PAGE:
Team collaboration tools like Slack and Microsoft Teams are becoming more common for organizations with remote workers. So are complaints. Time that used to be spent cursing email is now spent rolling our eyes every time that little hashtag symbol pops up on our screen. It doesn’t have to be that way.
Like every communication tool, there are appropriate ways to use Slack and its cousins to build a team, get answers in a hurry, and move the work along. It can also be a source of annoyance, interruption and the desire to throttle the life from your co-workers (which I’m pretty sure is an HR violation in most companies).
Here are some guidelines for using these tools well:
You have choices about who you bring into the conversation. Choose well.
Too many people act as if they either can talk to one person at a time, or have to include everyone. You know that if something is posted to “everyone” you’re very likely to stop and take a look (because you’re part of ‘everyone’) if it doesn’t apply to you, you probably get a bit miffed. It takes only a few seconds to create a conversation with the necessary people. Respect the time of your teammates and they may just return the favor.
Set up sub-groups…
One of the best uses of the tool is to set up discussion groups specifically for select groups of people, usually by function. For example, we have a general channel, but also separate groups for Sales, our business units like Remote Leadership Institute, and specific projects, like the book launch for Long-Distance Leader. While there may be some of the same people in each, you are really only calling on the people involved in that particular piece of work. Even then you can decide whether to read and respond right then, based on the priorities of your work.
…including those for fun.
When you can’t be with people in person, you miss out on a lot of the social activity and (dare we say it) fun that can come alongside working with others. Birthday greetings, personal announcements, congratulations on work milestones sometimes get ignored if they don’t fall strictly under the category of “work-related.” If you set up a channel for that information, people can participate when and if the time is right, while not cluttering up their work messages. Some people call it a “watercooler.” Other organizations call it “the people room.”
Use and respect status updates.
If you’ve ever had someone try to reach you by sending a Slack message, and an email and a voicemail in rapid succession, you know how annoying it can be. It’s also a pretty good indication that person needs something from you. It’s also even maybe that they’d be less annoying about it if they knew you weren’t answering because you weren’t there and they’d be wasting their time. These tools allow you to not only set status updates, but to add messages to them. “Out of office,” isn’t really helpful. But a status update with a message like, “stepping out for an hour, back at 2” may help people relax a bit, stop bugging you, and even go find their answer somewhere else. Don’t abuse this though. If you just constantly have yourself unavailable, people will either suspect you’re not working or just ignore that message when it’s actually legitimate. Oh, and if someone has a status message, respect it and don’t bug them.
Feel free to use the tools available, but don’t make people crazy.
A common problem with tools like Slack is that people use the bare functionality of the tool. 80% of people use 20% of the tools, which makes them less effective than they could be. On the other hand, there are plenty of features that should be used sparingly. Slack has a wide array of functions designed to help us make work less miserable; emoticons, GIF tools, webcam capability, and more. They are all there for a reason, but be smart. The CEO probably doesn’t need a GIF of ducks waddling across the screen every time he says “ducks in a row,” while Mary in HR might think that’s hysterical. Yes, we can express our personality and work style in multiple ways, but think about how your message will be received. Time and place, people.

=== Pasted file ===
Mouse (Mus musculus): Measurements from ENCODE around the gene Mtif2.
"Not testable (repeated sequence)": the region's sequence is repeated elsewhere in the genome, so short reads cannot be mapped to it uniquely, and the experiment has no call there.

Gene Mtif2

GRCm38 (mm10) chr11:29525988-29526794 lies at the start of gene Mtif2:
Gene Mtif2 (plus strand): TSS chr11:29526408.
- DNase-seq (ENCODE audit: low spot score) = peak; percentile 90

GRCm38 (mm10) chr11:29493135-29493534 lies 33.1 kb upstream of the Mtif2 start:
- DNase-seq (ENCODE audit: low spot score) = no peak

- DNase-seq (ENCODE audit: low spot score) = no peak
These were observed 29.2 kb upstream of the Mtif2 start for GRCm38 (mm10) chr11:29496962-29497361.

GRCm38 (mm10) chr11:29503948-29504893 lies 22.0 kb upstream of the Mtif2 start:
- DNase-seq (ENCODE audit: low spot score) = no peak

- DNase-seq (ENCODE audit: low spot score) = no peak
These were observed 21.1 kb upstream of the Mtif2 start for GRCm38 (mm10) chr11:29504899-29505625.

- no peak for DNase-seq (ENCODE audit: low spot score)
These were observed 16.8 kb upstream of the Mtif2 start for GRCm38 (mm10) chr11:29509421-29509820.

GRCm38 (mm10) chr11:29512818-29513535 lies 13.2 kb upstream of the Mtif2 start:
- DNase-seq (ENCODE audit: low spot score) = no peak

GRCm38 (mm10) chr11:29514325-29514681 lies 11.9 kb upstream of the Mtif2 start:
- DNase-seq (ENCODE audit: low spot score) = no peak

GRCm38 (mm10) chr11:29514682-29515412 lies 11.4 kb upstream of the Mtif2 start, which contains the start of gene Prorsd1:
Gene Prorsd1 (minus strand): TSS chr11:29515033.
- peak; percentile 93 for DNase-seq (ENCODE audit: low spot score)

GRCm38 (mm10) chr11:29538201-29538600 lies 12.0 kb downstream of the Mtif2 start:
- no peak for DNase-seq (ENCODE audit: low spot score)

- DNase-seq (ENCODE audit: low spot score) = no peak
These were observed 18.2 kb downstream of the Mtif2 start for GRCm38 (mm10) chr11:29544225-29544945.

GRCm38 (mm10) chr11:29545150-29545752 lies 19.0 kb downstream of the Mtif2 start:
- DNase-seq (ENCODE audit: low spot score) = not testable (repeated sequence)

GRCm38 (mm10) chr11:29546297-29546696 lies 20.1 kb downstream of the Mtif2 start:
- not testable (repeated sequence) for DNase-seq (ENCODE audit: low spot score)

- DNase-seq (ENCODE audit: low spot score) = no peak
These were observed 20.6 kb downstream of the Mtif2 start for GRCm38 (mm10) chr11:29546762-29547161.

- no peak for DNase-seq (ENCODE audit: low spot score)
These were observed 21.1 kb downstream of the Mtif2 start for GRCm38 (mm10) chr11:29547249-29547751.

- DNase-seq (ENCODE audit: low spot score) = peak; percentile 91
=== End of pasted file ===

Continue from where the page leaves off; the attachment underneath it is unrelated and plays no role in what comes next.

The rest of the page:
Ask before data dumping.
Finally, don’t assume that the people you’re messaging or working with are sitting around waiting for a chance to respond to you. You wouldn’t (or at least shouldn’t) just go to someone’s cubicle and start firing your request before you’ve even greeted them. Common human courtesy applies here. Greet people, ask if they have time to answer a question before asking it, or let them know when you need a response so they’re not dropping something important to help you with something less vital. If they don’t have time to chat right then, when is a better time?
There’s no doubt that if people can find a way to take something useful and abuse it to torture others, they will. Odds are, though, most of us don’t want to be THAT person. With a little careful thought and candid discussion about guidelines, you and your team can maximize the use of tools like Slack without driving each other crazy.
For more about using Slack and good communication practices for remote teams, get your copy of The Long-Distance Leader: Rules for Remarkable Remote Leadership.
ABOUT THE AUTHOR
Co-Founder and Product Line Manager
Wayne Turmel is the co-founder and Product Line Manager for the Remote Leadership Institute. For twenty years he’s been obsessed with helping managers communicate more effectively with their teams, bosses and customers. Wayne is the author of several books that demystify communicating through technology including Meet Like You Mean It – a Leader’s Guide to Painless & Productive Virtual Meetings, 10 Steps to Successful Virtual Presentations and 6 Weeks to a Great Webinar. His work appears frequently in Management-Issues.com.
Wayne, along with Kevin Eikenberry, has co-authored the definitive book on leading remotely, The Long-Distance Leader: Rules for Remarkable Remote Leadership.